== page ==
"I am frustrated and angry by the way the information about gasification of the Cayuga Power Plant and NYSEG's proposed transmission line upgrade has been kept from me and the rest of the public," said Dryden resident Joe Wilson. "I have looked at the documents submitted by Cayuga Operating Company to the Public Service Commission and found that all of the financial information has been redacted; same for the NYSEG plan - all costs are hidden from public view."
Wilson claimed repowering the plant will cost a half billion dollars for 500 hours of operation per year.
"The citizens of Lansing, Dryden, and the rest of Tompkins County do not have enough information," said another Dryden resident, Marie McRae. "The proposal is redacted. The spoken answers are vague at best. The only thing certain right now is that we, and a lot of other electric customers in NY, will be paying for it."
Caroline Supervisor Don Barber said the PSC should be looking at renewable alternatives and called on the state to end thesecrecy and gage thepublic in solving our energy problems, release un-redacted documents, extend comment period, look to options to reduce energy consumption, and if repowering is necessary, solicit proposals for renewable energy solutions.
"The Public Service Commission should be exploring renewable alternatives, not limiting the repowering options to replacing one global warming fossil fuel with another one," Barber said. "The PSC should look for solutions that reduce energy consumption. They should use their authority to broker a demand-response compact with Nucor Steel so that in trade for the energy subsidies Nucor receives, they agree to reduce their energy consumption during the 500 hours of peak demand each year."
The press conference was notable for the absence of speakers from Lansing. Tompkins County Legislator Dooley Kiefer, whose district includes the Village of Lansing and part of the Village of Cayuga Heights, was the only speaker with any direct connection to the town. She said the repowering issue should be separated from the impact to the Lansing community.
"In my view the power issue should be New York's energy future," she said. "Not the tax base in Lansing or the school taxes, even though those are extremely important items for state politicians. Until today the PSC has only head from the press releases of elected officials who, one way or another, represent Lansing residents. Those public officials have been responding in favor of repowering with gas to keep the public tax base. It's an easy position for politicians to take."
Community Environmental Defense Council, Inc. Managing Attorney Helen Slottje said the PSC has a legal obligation to make financial and environmental information available to the public.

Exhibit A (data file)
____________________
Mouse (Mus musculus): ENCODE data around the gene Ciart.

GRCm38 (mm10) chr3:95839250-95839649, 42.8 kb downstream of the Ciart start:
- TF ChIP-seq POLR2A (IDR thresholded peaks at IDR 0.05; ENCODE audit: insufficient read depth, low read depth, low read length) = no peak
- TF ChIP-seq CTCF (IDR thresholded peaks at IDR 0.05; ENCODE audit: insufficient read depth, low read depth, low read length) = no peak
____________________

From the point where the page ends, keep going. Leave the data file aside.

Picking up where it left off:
"We are here today because Governor Cuomo acting through his five hand-picked PSC Commissioners has presented us – NYSEG retail ratepayers – with a classic false choice dodge: transmission upgrades or repowering of the Cayuga power plant with natural gas," Slottje said. "In focusing the public’s attention on this false choice, the Governor is attempting to deflect public attention from the real issue here: how much is this new fossil fuel power plant going to cost and why are we even considering construction of a financially non- competitive 'out of market' fossil fuel power plant operated for profit by private institutional investors? And more importantly, why do the power plant operators who are asking the public to pay for the construction of a new power plant at least tell us what the new plant is expected to cost? And why won’t the PSC insist that the power plant operators disclose the proposed location of their new methane gas pipeline – particularly since the public is going to be paying for the pipeline?"
Dryden Councilwoman Linda Lavine expressed concerns about the impact of the proposals on her town, whether the plant is repowered or transmission lines are updated. If the plant is repowered it has been proposed that a 14 mile long pipeline extension may be built from Freeville to the north-west Lansing plant.
"There are potential environmental issues for a pipeline that could go through Dryden," she said. "And where would it go? There are issues of eminent domain, which are of serious concern to the people of Dryden. Again we are given no information. Also troubling to us is the lack of information about potential costs. It would appear there are three things for certain: death, taxes, and NYSEG bills."